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5 Places to Get Free Help

Posted by Touchpoint in General Business on Nov 1, 2011 9:01:37 AM

Steve-Strauss--in-article-Medium.pngAs we near the end of 2011, the majority of small businesses (52%) still perceive that their top and biggest challenge is the general economic climate, according to a recent survey by the U.S. Chamber of Commerce. So given that, where can you go to get help when you need it today, and without having it cost you a fortune?

 

Here are 5 places:

 

1. SCORE: SCORE is an amazing organization, made up of business executives and entrepreneurs. SCORE is an all-voluntary organization that offers free, confidential counseling and education on almost any subject you can name. Need help with a marketing campaign? SCORE can help. Opening an auto repair shop? A SCORE volunteer probably has done that too. SCORE matches you up with a counselor who will give you as much help as you need in your business, and if he cannot help you with some specific problem, there is another SCORE counselor who can. SCORE’s counseling sessions usually take place either at your place of business, in any one of SCORE’s almost 400 offices around the country, or, increasingly, online via email.

 

SCORE also offers a variety of small business workshops, both in its offices and online. In a typical year, SCORE will offer about 7,000 workshops and seminars and about 150,000 people typically attend. Some are free, and the others usually cost less than $50. And, how about this – even though there are about 10,000 SCORE volunteers nationwide, the organization is staffed and run by only 14 people. Everything else is handled by volunteers. It is an incredible organization and a great resource.

 

Click here to read more articles from small business expert Steve Strauss.

 

2. Small Business Development Centers (SBDC): SBDCs are an offshoot of the SBA intended to provide management and technical assistance to small business owners. There are SBDC’s around the country, and each is tied-in with a lead organization that sponsors the SBDC and helps run the program, such as a university or nonprofit organization. There is also a network of smaller centers and satellite locations in each state and these too are associated with universities, community colleges or nonprofits.

Similar to the SBA and SCORE, SBDCs offer counseling and other assistance to entrepreneurs. Volunteers come from chambers of commerce, the legal and banking communities, academia and SCORE. SBDCs also use paid staffers. This assistance can range from helping small businesses with financial issues and marketing to production, organization and even engineering and feasibility studies. SBDCs make a special effort to work with minority and economically disadvantaged entrepreneurs, as well as veterans, women and the disabled.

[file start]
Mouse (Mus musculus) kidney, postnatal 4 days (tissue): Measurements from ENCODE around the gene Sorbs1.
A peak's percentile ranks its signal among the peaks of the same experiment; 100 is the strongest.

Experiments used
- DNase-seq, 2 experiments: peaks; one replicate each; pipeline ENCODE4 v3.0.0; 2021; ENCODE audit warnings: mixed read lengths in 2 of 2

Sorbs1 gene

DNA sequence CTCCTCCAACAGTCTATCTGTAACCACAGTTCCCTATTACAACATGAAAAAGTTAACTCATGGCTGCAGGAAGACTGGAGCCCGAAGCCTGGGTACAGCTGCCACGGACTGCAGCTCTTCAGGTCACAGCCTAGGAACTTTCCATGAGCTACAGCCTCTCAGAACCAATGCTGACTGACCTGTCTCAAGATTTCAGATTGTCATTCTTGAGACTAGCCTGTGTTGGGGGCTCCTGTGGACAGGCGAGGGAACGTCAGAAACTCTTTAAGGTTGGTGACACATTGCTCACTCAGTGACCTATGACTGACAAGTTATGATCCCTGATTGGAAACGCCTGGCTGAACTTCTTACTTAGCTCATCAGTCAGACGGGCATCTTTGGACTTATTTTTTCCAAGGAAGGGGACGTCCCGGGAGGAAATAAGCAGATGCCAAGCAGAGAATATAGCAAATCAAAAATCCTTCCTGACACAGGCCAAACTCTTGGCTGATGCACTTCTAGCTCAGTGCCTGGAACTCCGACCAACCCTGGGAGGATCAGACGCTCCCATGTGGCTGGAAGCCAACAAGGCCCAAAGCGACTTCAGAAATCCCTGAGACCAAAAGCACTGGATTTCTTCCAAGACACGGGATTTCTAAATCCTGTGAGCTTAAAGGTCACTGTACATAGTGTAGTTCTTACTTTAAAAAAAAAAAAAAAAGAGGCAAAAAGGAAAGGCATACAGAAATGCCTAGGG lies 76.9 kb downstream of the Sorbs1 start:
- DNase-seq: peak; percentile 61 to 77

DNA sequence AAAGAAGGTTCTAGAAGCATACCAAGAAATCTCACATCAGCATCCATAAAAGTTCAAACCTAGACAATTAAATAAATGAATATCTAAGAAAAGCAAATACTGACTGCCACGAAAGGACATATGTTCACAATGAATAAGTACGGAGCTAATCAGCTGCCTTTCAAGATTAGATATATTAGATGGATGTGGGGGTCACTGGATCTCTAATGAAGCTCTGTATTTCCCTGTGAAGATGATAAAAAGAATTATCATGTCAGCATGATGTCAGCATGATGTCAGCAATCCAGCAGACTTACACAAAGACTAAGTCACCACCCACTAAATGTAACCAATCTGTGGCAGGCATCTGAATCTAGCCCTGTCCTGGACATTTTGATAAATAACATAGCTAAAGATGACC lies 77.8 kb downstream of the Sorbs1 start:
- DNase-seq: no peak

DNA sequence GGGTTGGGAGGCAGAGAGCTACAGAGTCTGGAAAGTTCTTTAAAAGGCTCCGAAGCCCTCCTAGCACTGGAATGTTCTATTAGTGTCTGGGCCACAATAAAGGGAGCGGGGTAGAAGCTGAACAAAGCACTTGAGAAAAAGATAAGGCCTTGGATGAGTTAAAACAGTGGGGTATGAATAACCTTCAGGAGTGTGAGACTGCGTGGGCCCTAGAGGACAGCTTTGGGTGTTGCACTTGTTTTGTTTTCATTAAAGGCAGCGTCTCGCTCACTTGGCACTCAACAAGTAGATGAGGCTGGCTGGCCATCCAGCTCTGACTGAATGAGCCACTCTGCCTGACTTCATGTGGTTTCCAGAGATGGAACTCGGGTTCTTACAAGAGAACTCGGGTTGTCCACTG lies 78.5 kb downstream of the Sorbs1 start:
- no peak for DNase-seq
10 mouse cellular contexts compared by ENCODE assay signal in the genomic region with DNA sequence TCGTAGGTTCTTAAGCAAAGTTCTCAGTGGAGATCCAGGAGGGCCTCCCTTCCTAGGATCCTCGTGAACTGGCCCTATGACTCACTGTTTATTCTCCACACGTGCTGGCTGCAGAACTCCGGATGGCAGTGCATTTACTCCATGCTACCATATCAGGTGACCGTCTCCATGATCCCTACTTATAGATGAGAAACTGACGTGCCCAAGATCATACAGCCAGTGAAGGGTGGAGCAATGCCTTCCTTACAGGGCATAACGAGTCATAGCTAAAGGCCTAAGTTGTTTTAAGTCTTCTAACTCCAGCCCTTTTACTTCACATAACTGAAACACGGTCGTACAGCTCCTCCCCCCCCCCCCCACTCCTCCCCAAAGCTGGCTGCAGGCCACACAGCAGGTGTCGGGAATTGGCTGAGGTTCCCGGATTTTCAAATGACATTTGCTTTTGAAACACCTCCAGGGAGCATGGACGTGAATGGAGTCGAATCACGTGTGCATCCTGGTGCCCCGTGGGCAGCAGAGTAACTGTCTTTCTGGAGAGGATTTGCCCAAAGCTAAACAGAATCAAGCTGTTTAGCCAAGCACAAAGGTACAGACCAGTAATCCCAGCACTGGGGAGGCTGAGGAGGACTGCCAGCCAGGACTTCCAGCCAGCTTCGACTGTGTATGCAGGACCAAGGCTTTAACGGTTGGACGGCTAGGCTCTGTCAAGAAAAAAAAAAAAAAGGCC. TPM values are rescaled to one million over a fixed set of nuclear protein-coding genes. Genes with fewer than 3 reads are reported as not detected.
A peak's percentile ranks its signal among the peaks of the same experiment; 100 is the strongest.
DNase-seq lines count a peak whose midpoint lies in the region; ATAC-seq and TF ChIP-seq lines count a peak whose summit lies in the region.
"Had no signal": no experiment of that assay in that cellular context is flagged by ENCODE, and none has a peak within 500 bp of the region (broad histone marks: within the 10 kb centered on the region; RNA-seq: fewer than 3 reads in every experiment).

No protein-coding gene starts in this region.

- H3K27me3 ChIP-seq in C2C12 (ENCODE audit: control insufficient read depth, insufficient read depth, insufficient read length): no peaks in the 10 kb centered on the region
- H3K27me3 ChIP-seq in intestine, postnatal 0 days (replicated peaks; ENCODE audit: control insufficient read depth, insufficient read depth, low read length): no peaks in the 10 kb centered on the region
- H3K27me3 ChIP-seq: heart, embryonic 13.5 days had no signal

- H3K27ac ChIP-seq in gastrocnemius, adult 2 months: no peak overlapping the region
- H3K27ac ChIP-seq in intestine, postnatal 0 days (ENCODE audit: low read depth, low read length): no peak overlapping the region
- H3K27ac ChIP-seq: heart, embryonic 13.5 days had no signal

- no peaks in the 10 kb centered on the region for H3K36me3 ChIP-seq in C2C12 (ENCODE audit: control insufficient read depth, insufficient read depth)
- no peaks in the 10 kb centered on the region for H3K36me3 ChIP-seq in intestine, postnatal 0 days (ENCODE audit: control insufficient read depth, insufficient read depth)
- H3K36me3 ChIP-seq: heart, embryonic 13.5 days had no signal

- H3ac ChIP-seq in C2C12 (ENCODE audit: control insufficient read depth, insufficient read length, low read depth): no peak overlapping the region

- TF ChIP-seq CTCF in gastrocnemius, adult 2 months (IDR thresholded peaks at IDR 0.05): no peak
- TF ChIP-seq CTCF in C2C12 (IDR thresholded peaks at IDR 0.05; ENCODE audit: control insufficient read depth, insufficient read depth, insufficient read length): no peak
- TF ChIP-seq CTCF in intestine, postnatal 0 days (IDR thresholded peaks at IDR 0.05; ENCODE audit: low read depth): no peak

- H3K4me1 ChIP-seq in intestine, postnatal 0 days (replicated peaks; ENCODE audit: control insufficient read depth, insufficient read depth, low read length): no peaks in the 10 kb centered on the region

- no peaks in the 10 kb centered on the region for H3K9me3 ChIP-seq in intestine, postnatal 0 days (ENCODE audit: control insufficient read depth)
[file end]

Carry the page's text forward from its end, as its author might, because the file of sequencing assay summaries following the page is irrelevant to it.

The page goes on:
3. The Small Business Administration (SBA) Website: What would you say if I told you that there is a website that helps small businesses in a variety of ways? That would be a pretty good resource to have, wouldn’t you say? Well there is and it is:

  • In its field offices throughout the United States, the Virgin Islands, Puerto Rico and Guam, the SBA offers classes, counseling and programs designed to help small businesses succeed at low or no cost.
  • After a natural disaster (Hurricane Katrina) or other major calamitous event (like September 11th), the SBA helps small businesses with disaster assistance.

 

4. Mentors: Having a mentor is one of the best ways to learn more about how to run a business. A business mentor can open doors, teach skills and provide valuable feedback. Where would you find one? Here are a few options:

  • Ask: Finding a mentor is often the result of simply asking someone who you admire if he/she would be willing to mentor you. Or just ask around. Tell people that you are looking for a mentor; you may be surprised at how willing people are to help.
  • Pay: If you know someone who knows what you want to learn but who probably would be disinclined to be your mentor, for whatever reason, consider buying their time. Is it ideal? No, but it may still work.
  • Click: There are many places online where you can find a mentor: SCORE, the National Association of Women Business Owners (NAWBO), the Initiative for a Competitive Inner City (ICIC), SBDCs and via social media are a few other options.

 

5. Websites: There are many options here:

 

 


 

About Steve Strauss

Steve Strauss is one of the world’s leading small business experts. The senior small business columnist for USA Today, his Ask an Expert column is one of the most highly-syndicated business columns in the country. Steve is also the author of the Small Business Bible and his latest book is Get Your Business Funded: Creative Methods for Getting the Money You Need. A popular media guest, Steve is a regular contributor to ABC News Now and frequently appears on television and radio. His business, The Strauss Group, creates unique, actionable, entertaining, and informative multi-media small business content.

 

You can read more articles from Steve Strauss by clicking here.


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